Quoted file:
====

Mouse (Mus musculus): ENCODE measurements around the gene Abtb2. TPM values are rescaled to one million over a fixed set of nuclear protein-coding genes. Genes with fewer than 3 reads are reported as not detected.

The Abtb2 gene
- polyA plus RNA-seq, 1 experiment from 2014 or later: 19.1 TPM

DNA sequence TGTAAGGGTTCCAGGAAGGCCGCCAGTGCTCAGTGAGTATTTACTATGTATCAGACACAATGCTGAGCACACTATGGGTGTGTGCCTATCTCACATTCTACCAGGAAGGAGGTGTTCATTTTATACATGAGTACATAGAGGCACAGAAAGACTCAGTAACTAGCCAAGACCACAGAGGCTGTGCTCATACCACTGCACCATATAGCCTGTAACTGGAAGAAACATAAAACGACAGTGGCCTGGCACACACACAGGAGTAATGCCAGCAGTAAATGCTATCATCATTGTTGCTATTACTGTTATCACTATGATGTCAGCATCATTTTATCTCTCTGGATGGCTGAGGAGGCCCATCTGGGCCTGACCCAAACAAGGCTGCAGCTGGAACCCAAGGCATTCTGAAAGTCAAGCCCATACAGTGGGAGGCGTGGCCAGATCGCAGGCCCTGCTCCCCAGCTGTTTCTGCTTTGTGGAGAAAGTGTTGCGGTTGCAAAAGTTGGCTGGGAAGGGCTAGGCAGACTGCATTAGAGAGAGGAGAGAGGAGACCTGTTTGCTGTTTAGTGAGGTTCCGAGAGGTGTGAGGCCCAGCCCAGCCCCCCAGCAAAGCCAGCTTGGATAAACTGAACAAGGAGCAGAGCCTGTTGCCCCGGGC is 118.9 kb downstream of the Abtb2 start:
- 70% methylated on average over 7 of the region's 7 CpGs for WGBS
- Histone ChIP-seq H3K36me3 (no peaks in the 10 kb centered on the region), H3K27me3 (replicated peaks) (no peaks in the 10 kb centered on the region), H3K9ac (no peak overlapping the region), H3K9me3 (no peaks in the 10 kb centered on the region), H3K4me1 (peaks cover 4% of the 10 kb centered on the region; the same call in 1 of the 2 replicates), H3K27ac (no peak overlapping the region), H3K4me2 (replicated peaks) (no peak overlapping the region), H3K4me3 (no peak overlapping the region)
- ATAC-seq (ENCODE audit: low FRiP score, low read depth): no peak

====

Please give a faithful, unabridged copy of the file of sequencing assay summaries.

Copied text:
Mouse (Mus musculus): ENCODE measurements around the gene Abtb2. TPM values are rescaled to one million over a fixed set of nuclear protein-coding genes. Genes with fewer than 3 reads are reported as not detected.

The Abtb2 gene
- polyA plus RNA-seq, 1 experiment from 2014 or later: 19.1 TPM

DNA sequence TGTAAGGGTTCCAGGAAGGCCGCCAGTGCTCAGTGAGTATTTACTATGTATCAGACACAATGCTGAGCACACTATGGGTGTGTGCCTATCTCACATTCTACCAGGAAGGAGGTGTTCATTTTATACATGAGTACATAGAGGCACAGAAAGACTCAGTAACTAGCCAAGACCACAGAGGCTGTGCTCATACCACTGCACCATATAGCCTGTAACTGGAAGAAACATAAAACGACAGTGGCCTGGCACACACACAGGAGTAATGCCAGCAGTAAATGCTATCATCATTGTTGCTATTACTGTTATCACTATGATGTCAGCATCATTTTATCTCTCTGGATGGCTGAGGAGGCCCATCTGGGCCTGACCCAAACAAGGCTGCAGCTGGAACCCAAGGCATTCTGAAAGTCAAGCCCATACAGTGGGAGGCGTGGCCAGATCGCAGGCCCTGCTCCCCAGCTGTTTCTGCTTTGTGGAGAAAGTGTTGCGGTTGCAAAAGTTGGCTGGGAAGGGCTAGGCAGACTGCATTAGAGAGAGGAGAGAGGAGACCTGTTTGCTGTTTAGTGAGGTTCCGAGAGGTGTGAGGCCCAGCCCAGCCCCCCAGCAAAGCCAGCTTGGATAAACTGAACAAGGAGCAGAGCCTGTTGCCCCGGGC is 118.9 kb downstream of the Abtb2 start:
- 70% methylated on average over 7 of the region's 7 CpGs for WGBS
- Histone ChIP-seq H3K36me3 (no peaks in the 10 kb centered on the region), H3K27me3 (replicated peaks) (no peaks in the 10 kb centered on the region), H3K9ac (no peak overlapping the region), H3K9me3 (no peaks in the 10 kb centered on the region), H3K4me1 (peaks cover 4% of the 10 kb centered on the region; the same call in 1 of the 2 replicates), H3K27ac (no peak overlapping the region), H3K4me2 (replicated peaks) (no peak overlapping the region), H3K4me3 (no peak overlapping the region)
- ATAC-seq (ENCODE audit: low FRiP score, low read depth): no peak